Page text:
Losing weight is easy, but losing weight after 50 not so much. Learn how to keep the weight off for good, and why willpower is not the answer.
If you’ve been trying unsuccessfully to sustain weight loss after 50, you’re probably doing it all wrong. Let’s find out why here in Part 1 of a 5-part series on The Key To Losing Weight After 50.
Part 1 is an overview of the problem with losing weight at any time, but especially after 50. If you’re in your second phase of life, chances are you’ve tried more than a few times to lose weight.
You’ve probably succeeded many of those times to get the weight off, but it’s come back. Again.
Losing weight at any age, let alone after 50, is a daunting prospect. Why? In theory, losing weight is very simple: expend more calories than you take in.
If only it were easy in practice! If your lazy habit-loving brain would loosen its grip just a little so you wouldn’t have to WORK. SO. HARD. to fight your cravings. Or exercise when you just want to veg out in front of the TV.
Roadblocks On The Way To Permanent Weight Loss
Hormones, menopause, stress, you name it. It all works against you in your quest for healthy habits or weight loss.
Your current state of health, access to healthy foods, the kind of job you have, your parents’ weights…all of these things and more have an effect on your ability to permanently lose weight.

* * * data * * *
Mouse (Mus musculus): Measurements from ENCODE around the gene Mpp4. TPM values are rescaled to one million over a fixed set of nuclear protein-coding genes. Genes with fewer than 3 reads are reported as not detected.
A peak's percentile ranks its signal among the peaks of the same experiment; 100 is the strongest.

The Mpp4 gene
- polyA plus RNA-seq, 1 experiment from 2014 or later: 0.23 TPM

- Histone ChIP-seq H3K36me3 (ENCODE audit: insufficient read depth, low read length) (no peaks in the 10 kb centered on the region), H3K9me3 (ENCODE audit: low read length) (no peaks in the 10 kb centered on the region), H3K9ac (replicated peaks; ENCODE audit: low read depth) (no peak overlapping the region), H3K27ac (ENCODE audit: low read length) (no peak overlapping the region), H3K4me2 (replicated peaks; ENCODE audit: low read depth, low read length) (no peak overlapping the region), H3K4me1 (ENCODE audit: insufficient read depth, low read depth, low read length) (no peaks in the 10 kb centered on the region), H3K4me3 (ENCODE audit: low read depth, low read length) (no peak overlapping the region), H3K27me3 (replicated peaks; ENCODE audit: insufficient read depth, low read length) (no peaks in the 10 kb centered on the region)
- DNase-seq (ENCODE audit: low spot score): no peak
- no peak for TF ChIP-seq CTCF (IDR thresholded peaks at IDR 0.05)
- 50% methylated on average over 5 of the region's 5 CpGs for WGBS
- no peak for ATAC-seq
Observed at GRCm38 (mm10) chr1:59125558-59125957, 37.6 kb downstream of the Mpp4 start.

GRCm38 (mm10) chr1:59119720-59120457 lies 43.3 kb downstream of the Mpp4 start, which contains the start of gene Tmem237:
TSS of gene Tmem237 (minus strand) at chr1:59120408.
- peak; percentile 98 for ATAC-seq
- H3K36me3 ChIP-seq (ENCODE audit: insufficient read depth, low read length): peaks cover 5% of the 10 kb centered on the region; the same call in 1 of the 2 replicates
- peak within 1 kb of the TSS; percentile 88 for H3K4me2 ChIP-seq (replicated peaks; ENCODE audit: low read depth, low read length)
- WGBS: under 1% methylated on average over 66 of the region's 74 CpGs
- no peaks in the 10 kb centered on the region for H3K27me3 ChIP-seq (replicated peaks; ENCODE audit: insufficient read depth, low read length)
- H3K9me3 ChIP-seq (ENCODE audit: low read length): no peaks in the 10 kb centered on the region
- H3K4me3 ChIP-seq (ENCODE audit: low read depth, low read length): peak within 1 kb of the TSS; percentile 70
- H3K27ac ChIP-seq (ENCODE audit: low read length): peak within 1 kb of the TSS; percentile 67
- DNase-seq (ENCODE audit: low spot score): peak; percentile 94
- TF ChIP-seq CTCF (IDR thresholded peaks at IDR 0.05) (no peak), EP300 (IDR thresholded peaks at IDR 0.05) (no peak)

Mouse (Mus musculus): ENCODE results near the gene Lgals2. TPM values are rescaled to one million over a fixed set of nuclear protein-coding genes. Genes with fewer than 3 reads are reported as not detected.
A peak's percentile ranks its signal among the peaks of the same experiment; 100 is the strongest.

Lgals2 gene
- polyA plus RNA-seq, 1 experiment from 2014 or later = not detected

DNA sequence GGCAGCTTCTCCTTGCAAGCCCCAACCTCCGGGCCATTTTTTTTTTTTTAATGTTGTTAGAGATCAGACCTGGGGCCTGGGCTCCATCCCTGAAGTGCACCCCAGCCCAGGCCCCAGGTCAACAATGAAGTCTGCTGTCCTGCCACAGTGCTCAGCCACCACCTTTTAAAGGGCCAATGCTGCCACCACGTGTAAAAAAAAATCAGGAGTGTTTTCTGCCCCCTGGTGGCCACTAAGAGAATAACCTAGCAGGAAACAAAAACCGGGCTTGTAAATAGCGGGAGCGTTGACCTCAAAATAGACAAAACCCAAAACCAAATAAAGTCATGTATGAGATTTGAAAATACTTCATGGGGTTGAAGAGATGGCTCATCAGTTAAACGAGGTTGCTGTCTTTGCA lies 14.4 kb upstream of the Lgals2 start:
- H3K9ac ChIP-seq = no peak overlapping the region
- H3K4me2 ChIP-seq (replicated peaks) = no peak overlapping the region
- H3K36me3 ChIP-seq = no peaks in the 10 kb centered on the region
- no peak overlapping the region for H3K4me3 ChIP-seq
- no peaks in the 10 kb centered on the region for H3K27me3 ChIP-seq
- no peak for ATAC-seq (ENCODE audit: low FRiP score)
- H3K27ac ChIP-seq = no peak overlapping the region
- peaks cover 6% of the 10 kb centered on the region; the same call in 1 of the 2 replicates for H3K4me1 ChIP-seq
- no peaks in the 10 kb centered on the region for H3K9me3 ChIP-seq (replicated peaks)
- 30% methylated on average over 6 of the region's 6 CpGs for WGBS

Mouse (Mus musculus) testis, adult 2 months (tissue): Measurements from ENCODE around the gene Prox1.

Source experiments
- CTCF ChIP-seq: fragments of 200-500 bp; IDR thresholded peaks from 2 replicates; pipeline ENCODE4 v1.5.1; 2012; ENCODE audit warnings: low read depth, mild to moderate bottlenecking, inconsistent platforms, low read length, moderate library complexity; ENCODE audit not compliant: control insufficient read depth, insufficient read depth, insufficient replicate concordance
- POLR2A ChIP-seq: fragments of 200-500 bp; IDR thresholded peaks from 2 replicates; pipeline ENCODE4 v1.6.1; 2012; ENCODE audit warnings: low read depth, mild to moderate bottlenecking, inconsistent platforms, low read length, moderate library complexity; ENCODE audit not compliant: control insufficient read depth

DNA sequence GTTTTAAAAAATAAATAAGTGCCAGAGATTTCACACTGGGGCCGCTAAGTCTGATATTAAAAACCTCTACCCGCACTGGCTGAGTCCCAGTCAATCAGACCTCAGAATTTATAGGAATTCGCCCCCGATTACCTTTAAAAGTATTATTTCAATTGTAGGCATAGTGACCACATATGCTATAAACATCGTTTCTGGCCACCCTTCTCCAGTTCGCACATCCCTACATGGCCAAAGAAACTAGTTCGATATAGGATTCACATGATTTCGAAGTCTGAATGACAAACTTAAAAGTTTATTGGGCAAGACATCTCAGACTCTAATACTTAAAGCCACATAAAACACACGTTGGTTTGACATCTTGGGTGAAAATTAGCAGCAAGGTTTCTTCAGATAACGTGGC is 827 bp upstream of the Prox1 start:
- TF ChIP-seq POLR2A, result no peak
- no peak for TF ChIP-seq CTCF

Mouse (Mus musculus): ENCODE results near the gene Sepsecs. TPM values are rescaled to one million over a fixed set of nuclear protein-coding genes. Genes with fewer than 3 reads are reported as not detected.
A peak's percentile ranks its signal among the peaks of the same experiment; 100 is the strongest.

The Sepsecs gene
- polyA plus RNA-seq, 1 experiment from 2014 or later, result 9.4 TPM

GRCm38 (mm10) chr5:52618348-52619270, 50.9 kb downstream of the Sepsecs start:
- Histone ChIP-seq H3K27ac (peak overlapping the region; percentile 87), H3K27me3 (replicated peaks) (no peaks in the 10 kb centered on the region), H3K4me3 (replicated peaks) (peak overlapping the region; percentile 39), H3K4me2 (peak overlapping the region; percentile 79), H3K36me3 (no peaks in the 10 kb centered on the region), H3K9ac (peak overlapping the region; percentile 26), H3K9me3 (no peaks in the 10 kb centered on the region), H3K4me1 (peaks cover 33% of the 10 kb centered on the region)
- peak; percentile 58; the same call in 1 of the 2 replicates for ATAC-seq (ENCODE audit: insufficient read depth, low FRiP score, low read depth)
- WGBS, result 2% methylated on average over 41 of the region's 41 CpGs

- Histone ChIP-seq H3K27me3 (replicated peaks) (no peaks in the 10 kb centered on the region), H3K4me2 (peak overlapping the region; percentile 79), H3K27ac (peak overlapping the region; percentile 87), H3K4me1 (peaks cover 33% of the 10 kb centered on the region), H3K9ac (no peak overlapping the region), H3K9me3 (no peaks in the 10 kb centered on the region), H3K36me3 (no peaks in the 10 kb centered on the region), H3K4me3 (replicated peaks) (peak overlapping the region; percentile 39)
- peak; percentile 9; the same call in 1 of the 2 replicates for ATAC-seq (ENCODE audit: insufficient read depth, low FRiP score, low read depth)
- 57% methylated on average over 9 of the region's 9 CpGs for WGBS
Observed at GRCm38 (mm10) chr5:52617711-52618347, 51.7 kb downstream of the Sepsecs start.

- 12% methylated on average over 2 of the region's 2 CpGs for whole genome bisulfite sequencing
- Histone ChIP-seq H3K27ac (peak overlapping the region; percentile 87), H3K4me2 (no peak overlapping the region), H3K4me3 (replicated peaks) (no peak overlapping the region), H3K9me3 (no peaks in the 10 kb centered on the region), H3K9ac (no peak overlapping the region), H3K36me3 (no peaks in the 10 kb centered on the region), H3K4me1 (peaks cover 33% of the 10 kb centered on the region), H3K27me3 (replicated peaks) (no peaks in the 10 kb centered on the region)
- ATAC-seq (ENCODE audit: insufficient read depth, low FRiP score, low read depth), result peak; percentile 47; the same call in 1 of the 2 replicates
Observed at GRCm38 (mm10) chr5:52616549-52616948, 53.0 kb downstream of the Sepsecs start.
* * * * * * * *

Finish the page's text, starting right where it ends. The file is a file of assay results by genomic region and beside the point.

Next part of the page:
Not only that, but the big daddy of them all is our brain. Our problem-solving brain specifically.
First you need to remember a bit about human evolution. Back in the caveman days, when people died at around age 35 or so, making sure you had enough to eat was crucial.
During times of plenty, it was evolutionarily important to eat enough to be absolutely STUFFED so your body and brain would have fuel to get you through a famine.
And guess what? Our current 21st century brains don’t realize that most of us have plenty (and more) to eat every minute of every day and night. See the chart below for how calorie consumption has changed in 40 years in the US alone!
Especially if the food is something you really love, you think is forbidden, haven’t eaten in a while, only get a couple times a year. Whatever.
But hey, this doesn’t have to be your fate. You don’t HAVE to gain weight or become some dumpy version of your 30-year-old self.
And while it’s true that a certain amount of wear and tear is inevitable, and may lead to some stiffness, or lessening of range of motion, there are many things you can do to stave off the ravages of aging.
It doesn’t matter whether you do or don’t care so much about looking fit and sexy, but everyone should care about their health, mobility, and longevity.
It’s All In Your Mind (And Values)
I write a lot about mindset and habits. Healthy habits for life are the key to making lasting change.
Imagine you’re in your 80s, people marveling at how healthy and fit you are. Do you think you’ll look back on the year (or more) it took you to work on your mindset and change your unhealthy habits and think it was too hard?
I doubt it.
Can you imagine not having to force yourself through your dreadmill workout? Or ditch your strength training “just this once” because you had a tough day. Maybe you’ll crave exercise instead.